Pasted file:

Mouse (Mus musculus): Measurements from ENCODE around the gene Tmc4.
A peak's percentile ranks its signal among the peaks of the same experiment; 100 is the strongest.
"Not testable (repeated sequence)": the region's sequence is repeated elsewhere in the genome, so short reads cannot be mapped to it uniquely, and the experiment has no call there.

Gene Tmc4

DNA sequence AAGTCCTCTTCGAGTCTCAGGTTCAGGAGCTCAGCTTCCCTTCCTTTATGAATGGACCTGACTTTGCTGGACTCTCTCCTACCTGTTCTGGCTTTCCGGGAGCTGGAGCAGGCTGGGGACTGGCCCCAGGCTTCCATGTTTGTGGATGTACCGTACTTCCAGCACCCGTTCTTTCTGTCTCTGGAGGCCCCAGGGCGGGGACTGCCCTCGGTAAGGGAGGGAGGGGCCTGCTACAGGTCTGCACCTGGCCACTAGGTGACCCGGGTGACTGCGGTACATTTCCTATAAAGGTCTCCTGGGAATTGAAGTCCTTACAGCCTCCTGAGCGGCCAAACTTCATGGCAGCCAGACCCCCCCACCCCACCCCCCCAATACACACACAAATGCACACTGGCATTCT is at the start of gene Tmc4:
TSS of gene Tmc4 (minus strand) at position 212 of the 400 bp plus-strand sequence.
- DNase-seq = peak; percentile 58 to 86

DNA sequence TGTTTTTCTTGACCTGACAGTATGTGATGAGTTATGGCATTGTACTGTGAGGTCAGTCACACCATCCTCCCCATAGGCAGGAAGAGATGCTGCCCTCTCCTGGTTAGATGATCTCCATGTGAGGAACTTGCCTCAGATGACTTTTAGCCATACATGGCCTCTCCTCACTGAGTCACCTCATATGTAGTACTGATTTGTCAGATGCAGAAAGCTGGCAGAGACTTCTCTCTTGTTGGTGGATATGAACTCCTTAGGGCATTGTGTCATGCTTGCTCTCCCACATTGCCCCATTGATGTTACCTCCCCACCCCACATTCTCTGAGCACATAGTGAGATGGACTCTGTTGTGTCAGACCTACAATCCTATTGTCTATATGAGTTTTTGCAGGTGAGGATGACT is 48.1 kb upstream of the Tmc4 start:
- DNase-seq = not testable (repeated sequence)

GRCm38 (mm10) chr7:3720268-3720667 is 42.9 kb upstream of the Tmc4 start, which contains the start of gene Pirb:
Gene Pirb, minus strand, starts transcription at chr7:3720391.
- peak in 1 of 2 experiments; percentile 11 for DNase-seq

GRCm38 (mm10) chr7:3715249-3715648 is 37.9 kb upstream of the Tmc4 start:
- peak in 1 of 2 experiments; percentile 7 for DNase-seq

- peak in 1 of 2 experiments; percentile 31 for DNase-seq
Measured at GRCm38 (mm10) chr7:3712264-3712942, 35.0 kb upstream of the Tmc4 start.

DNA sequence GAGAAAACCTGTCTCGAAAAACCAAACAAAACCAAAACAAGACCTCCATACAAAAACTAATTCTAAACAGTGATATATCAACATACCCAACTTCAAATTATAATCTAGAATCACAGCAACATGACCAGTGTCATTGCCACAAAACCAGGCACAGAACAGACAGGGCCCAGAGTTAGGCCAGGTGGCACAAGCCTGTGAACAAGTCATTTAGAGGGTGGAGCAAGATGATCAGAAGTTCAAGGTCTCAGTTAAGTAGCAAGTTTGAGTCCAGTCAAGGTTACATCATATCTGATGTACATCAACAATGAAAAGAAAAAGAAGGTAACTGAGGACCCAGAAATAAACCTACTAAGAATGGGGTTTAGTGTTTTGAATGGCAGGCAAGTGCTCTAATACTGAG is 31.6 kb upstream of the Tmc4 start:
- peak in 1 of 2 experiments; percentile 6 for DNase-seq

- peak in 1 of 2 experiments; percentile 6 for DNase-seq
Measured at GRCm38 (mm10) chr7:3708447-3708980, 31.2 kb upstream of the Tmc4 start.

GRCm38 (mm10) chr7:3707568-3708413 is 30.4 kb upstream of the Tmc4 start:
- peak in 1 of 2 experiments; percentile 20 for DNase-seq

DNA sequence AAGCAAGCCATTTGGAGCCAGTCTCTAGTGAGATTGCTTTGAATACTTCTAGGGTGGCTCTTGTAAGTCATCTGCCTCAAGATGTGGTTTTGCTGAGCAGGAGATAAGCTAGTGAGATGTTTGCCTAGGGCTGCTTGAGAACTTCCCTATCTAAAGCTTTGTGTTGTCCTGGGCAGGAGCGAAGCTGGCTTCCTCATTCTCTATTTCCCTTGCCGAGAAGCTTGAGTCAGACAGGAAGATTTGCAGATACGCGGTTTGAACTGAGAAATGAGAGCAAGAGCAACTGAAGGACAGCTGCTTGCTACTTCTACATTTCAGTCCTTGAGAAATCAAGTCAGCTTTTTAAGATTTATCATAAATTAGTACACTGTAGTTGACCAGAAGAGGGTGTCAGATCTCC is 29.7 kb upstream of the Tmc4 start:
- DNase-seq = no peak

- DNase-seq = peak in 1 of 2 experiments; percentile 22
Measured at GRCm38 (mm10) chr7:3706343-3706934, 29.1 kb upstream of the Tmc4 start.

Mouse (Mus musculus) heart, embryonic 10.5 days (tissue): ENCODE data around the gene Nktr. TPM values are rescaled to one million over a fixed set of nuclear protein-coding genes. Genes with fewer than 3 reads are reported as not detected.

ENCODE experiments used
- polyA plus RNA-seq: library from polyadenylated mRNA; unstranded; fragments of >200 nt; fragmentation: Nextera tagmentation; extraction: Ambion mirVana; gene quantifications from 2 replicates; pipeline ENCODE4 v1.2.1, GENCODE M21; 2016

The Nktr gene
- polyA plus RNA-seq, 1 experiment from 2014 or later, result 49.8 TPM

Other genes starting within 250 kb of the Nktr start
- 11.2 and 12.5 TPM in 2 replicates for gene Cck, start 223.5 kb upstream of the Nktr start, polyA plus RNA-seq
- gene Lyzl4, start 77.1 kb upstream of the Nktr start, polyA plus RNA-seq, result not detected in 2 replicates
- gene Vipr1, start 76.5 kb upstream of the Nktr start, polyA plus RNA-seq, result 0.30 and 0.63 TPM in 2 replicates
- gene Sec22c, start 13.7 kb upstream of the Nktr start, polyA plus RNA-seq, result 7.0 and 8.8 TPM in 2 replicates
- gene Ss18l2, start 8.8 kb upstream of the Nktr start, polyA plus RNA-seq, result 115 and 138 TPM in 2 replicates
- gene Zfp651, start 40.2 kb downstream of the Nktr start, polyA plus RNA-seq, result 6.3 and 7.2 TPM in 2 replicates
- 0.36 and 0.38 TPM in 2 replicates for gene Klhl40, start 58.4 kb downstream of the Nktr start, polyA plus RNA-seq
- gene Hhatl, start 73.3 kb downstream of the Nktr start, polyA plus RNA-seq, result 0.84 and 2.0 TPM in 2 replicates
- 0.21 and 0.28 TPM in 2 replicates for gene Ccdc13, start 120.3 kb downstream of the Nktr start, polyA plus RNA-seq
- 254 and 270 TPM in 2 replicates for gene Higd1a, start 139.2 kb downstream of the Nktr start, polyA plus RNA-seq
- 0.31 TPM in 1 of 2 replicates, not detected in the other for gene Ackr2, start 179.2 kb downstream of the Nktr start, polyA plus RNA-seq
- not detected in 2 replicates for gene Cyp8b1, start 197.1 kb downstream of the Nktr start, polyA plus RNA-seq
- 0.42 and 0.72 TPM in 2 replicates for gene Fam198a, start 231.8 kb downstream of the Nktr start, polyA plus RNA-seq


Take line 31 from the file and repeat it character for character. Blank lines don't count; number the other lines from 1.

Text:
- polyA plus RNA-seq, 1 experiment from 2014 or later, result 49.8 TPM